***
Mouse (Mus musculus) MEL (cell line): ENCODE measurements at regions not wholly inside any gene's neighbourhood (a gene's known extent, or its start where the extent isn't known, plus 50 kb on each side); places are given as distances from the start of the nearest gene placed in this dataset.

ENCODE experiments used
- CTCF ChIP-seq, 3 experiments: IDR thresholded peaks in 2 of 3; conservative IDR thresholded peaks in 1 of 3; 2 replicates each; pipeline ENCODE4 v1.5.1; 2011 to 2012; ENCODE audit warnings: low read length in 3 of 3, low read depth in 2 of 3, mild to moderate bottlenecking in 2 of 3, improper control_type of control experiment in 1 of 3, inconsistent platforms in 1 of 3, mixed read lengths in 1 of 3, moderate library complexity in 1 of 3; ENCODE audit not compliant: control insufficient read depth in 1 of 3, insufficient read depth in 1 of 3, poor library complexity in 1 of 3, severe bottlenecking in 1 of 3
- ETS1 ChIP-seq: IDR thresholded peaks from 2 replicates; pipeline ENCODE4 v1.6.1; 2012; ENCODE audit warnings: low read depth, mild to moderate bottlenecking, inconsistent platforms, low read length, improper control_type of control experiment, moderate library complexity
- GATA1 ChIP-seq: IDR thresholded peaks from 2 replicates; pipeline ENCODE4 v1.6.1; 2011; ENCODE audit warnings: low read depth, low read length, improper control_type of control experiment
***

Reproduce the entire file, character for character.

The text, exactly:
Mouse (Mus musculus) MEL (cell line): ENCODE measurements at regions not wholly inside any gene's neighbourhood (a gene's known extent, or its start where the extent isn't known, plus 50 kb on each side); places are given as distances from the start of the nearest gene placed in this dataset.

ENCODE experiments used
- CTCF ChIP-seq, 3 experiments: IDR thresholded peaks in 2 of 3; conservative IDR thresholded peaks in 1 of 3; 2 replicates each; pipeline ENCODE4 v1.5.1; 2011 to 2012; ENCODE audit warnings: low read length in 3 of 3, low read depth in 2 of 3, mild to moderate bottlenecking in 2 of 3, improper control_type of control experiment in 1 of 3, inconsistent platforms in 1 of 3, mixed read lengths in 1 of 3, moderate library complexity in 1 of 3; ENCODE audit not compliant: control insufficient read depth in 1 of 3, insufficient read depth in 1 of 3, poor library complexity in 1 of 3, severe bottlenecking in 1 of 3
- ETS1 ChIP-seq: IDR thresholded peaks from 2 replicates; pipeline ENCODE4 v1.6.1; 2012; ENCODE audit warnings: low read depth, mild to moderate bottlenecking, inconsistent platforms, low read length, improper control_type of control experiment, moderate library complexity
- GATA1 ChIP-seq: IDR thresholded peaks from 2 replicates; pipeline ENCODE4 v1.6.1; 2011; ENCODE audit warnings: low read depth, low read length, improper control_type of control experiment